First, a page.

The Staten Island Museum may be billed as a “general interest” museum, but its exhibitions tend to hone in on specific, eclectic subject matter. Take, for instance, its current exhibit on cicadas, They’re Baaack! Return of the 17-Year Cicadas. The exhibit is an homage to one of the museum’s founders, William T. Davis—otherwise known as “the Cicada Man of Staten Island”—and boasts the largest collection of cicadas in the Americas. In the late 19th century, Davis fell in love with the insect and turned an amateur interest into a career. He became one of the world’s leading expert on cicadas, dubbing New York state’s most prevalent species Magicicada and receiving specimens from entomologists all over the world.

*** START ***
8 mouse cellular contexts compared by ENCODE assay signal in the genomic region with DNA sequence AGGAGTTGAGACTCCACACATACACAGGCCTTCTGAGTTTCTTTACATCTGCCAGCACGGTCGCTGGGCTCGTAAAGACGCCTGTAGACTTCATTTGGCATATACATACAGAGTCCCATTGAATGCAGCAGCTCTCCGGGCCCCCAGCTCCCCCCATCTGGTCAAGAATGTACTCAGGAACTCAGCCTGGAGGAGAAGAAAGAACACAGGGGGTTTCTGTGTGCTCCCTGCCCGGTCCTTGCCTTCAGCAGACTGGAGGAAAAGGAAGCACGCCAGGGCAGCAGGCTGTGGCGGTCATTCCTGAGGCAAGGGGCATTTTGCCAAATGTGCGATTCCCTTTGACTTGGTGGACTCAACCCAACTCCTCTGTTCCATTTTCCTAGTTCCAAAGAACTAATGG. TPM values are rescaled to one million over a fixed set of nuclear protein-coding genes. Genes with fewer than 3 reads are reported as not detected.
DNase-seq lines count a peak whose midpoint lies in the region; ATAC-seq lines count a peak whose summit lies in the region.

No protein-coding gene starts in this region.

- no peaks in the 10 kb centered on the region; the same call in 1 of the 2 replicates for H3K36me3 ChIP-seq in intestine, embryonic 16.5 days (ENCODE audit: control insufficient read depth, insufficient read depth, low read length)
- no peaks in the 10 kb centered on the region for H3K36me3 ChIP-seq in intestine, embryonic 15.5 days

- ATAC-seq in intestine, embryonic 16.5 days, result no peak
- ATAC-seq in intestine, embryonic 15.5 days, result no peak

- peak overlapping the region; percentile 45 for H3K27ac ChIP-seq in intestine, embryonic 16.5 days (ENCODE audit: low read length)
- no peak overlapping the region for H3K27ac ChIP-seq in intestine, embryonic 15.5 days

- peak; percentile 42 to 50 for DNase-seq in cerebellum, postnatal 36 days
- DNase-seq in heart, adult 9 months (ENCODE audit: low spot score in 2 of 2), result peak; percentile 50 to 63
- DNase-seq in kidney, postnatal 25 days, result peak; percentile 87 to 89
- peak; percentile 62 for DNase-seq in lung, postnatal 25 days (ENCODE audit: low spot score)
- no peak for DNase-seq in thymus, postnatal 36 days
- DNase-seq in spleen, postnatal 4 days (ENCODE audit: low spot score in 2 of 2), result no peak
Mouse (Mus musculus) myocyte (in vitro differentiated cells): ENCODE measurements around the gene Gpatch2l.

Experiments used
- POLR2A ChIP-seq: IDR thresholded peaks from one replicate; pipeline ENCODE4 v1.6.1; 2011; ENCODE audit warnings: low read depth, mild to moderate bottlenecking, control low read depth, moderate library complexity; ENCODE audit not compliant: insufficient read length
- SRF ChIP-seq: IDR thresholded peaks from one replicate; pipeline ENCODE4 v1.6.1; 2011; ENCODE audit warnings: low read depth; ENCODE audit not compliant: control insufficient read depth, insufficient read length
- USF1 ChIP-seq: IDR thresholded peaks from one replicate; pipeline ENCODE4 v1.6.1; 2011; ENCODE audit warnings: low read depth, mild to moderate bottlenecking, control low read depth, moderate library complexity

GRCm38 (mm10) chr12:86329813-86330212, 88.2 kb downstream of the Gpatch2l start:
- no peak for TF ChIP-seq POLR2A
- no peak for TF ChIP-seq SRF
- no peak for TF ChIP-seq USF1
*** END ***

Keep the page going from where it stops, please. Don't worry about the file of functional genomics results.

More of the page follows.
When Dave Herman moved into his ground-floor apartment at Havemeyer and Grand Streets in Williamsburg, he discovered a neighborhood in transition. Condos and high-rise apartment buildings were sprouting up in once barren lots; abandoned storefronts were transforming into upscale restaurants, cocktail bars, and yoga studios. Young creative types flocked to the area in droves. They set up loft spaces in the abandoned factories next to the homes of the established Hasidic and Hispanic communities. Dave saw the value in both the emerging scene and the traditions of the old neighborhoods. To connect Williamsburg’s rapid growth spurt and the area’s rich past, he dreamt up the idea of a City Reliquary—a museum that celebrates Brooklyn’s evolution by immortalizing and honoring its history.